Evans said he "absolutely" improved in his third season, and Snead said this is the best he's felt with his play, as well as the timing being right with his opportunity to have a career year.
"I feel like it's my time," Snead said. "I just have to make the most of it."
The receivers of that 2015 class might have struggled through their first two seasons, but in 2017 we could see several breakout performances that would be great for Fantasy owners.
Tier 1 - Definite starter: Amari Cooper
Cooper was the No. 22 Fantasy receiver in standard leagues as a rookie and No. 12 last year. But we hope he can do even better this season, and his production has trended in the right direction for his first two years. His biggest obstacle has been teammate Michael Crabtree getting more targets and touchdowns each of the past two seasons, and Cooper hasn't been a red-zone weapon with only two touchdowns inside the 20 in his career and no catches inside the 10-yard line over that span. We'd love to see a bump in both of those areas, and another couple of touchdowns could easily push Cooper into the top 10. Cooper is worth drafting in Round 2 in most leagues.
Tier 2 - Potential starters: Jamison Crowder, Willie Snead, Stefon Diggs
Crowder was the No. 30 Fantasy receiver last year in standard leagues when he was the No. 3 receiver for the Redskins behind DeSean Jackson and Pierre Garcon. Those two are gone now, taking with them 216 targets, 135 catches, 2,046 yards and seven touchdowns. Terrelle Pryor was added as a free agent, and the Redskins are hopeful Josh Doctson, who struggled with injuries as a rookie last year, can step up. But even if those two are great, as well as tight end Jordan Reed, we should still see Crowder have a career season. It's doubtful he scores more than seven touchdowns, but 75 catches and 1,000 yards won't be a stretch. He's a low-end No. 2/high-end No. 3 Fantasy receiver in all leagues and is worth drafting no later than Round 6.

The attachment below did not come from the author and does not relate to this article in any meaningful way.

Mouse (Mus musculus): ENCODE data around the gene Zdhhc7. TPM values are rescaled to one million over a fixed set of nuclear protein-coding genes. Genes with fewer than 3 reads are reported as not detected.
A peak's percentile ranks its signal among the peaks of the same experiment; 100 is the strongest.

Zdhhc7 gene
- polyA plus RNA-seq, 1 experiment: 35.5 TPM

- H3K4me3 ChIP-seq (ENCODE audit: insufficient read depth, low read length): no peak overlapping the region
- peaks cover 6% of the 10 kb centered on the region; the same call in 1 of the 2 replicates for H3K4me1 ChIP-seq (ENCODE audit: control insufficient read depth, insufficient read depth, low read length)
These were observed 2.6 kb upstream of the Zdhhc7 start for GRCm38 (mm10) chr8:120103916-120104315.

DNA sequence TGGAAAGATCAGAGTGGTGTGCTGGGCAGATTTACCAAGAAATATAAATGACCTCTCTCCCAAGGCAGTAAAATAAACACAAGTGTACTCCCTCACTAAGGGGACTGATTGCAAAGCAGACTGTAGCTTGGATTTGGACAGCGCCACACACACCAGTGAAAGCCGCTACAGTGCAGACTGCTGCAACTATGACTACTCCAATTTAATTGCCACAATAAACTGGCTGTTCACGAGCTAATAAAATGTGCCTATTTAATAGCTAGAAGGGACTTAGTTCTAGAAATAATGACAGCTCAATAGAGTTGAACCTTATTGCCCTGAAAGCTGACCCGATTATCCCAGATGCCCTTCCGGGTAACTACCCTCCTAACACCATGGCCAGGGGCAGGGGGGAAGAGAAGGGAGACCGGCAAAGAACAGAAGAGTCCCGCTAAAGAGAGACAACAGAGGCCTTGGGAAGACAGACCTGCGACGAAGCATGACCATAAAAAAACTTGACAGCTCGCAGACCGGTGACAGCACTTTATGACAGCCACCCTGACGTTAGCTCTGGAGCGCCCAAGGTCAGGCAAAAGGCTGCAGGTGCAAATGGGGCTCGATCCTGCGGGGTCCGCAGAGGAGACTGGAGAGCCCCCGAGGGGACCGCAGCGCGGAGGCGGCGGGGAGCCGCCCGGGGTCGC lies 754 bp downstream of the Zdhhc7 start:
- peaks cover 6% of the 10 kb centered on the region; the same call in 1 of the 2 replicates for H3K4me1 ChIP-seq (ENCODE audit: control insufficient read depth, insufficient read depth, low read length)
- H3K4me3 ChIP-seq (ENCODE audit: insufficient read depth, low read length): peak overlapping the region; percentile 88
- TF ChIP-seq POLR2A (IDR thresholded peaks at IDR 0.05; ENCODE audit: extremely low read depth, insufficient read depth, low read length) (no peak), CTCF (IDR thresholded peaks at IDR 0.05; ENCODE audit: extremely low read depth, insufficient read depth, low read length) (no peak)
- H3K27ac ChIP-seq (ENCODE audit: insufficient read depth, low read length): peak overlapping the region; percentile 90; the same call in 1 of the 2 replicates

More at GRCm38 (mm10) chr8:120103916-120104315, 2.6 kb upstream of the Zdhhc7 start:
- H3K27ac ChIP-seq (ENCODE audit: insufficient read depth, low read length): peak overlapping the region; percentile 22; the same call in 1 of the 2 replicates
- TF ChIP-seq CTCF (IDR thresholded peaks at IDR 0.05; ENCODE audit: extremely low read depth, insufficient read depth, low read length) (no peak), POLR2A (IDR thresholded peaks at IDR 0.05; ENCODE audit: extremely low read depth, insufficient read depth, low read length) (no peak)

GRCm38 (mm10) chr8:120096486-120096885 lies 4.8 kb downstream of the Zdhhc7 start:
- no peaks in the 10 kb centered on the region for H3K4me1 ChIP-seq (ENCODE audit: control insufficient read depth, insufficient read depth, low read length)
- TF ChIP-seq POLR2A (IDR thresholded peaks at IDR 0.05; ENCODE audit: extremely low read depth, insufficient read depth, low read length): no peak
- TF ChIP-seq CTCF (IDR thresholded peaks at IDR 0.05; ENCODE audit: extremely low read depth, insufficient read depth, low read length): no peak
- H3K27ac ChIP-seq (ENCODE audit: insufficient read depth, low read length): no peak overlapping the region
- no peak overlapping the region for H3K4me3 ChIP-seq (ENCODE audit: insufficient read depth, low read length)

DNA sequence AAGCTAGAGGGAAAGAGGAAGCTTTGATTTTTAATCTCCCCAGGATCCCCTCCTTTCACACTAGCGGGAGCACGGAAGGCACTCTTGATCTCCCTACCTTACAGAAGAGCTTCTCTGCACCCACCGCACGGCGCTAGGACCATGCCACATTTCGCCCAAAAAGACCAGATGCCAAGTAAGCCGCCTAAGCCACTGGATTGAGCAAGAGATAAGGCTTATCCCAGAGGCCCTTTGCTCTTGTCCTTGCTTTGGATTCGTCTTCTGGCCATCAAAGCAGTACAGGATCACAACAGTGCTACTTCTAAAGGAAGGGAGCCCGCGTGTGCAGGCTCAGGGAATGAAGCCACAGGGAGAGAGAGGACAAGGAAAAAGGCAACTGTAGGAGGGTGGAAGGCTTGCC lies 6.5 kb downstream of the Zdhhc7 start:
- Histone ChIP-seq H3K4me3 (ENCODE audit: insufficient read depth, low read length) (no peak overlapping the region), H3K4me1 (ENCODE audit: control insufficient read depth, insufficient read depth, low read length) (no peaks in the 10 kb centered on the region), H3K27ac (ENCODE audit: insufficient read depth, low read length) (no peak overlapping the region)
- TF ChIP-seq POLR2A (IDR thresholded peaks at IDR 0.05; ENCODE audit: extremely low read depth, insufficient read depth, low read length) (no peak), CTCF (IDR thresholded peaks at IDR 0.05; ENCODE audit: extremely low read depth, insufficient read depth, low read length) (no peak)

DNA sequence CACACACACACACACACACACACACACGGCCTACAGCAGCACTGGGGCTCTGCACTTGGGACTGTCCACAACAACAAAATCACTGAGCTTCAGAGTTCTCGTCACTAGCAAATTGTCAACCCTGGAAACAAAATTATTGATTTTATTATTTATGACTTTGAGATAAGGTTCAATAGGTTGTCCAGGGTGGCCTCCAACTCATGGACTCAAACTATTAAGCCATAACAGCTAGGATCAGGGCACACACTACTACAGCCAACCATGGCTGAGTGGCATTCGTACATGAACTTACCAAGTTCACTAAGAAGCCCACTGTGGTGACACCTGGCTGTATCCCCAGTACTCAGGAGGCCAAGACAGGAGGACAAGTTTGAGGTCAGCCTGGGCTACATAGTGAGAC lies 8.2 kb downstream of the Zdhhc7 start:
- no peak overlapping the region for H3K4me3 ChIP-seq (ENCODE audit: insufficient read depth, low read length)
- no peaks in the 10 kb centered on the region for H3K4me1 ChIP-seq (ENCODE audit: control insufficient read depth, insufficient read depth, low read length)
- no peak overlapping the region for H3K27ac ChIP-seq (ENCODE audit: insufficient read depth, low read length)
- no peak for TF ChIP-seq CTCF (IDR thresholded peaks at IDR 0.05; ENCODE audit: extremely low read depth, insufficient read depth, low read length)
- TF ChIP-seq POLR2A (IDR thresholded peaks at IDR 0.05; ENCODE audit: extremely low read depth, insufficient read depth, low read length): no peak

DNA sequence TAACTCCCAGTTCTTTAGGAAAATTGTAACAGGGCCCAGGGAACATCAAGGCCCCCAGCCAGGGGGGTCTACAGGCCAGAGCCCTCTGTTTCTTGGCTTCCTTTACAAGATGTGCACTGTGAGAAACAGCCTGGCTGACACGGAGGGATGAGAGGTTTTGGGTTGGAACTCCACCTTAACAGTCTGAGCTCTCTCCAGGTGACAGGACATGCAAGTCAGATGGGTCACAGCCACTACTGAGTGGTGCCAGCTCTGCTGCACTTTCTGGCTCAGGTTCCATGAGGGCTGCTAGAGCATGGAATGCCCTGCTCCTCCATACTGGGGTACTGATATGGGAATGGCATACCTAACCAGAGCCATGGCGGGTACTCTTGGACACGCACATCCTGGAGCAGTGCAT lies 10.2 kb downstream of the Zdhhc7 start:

Cooks is gone, and Snead now has the chance to be featured even more for Drew Brees as the starter opposite Michael Thomas. The Saints brought in Ted Ginn as a free agent, but Snead should have the chance for a career season, which also happens to be a contract year. Snead's also no stranger to third-year breakouts. He did that with 106 catches for 1,516 yards and 15 touchdowns as a junior at Ball State. Last year, Snead got off to a great start with 14 catches for 226 yards and two touchdowns on 17 targets in his first two games before hurting his toe, and injury that lingered all season. He's healthy now and is worth drafting as a low-end No. 2/high-end No. 3 Fantasy receiver no later than Round 6.
We hope this is the season Diggs puts it all together because he's had flashes of brilliance the past two years but has been far from consistent. In 2016, Diggs had four games with double digits in Fantasy points in a standard league and five games with four points or less. The same happened in 2015 with four games of at least 10 points and six games with four points or less. He's also struggled with injuries with six missed games over the past two years. We hope he's healthy and can have a breakout campaign, but the Vikings offense, with Sam Bradford at quarterback, lowers his upside. He's only worth drafting with a mid-round pick in standard leagues, but his value is higher in PPR. He should be drafted no later than Round 6 in PPR since he should catch at least 90 passes this year.
Tier 3 - High-upside No. 3 options: DeVante Parker, Cameron Meredith, Tyrell Williams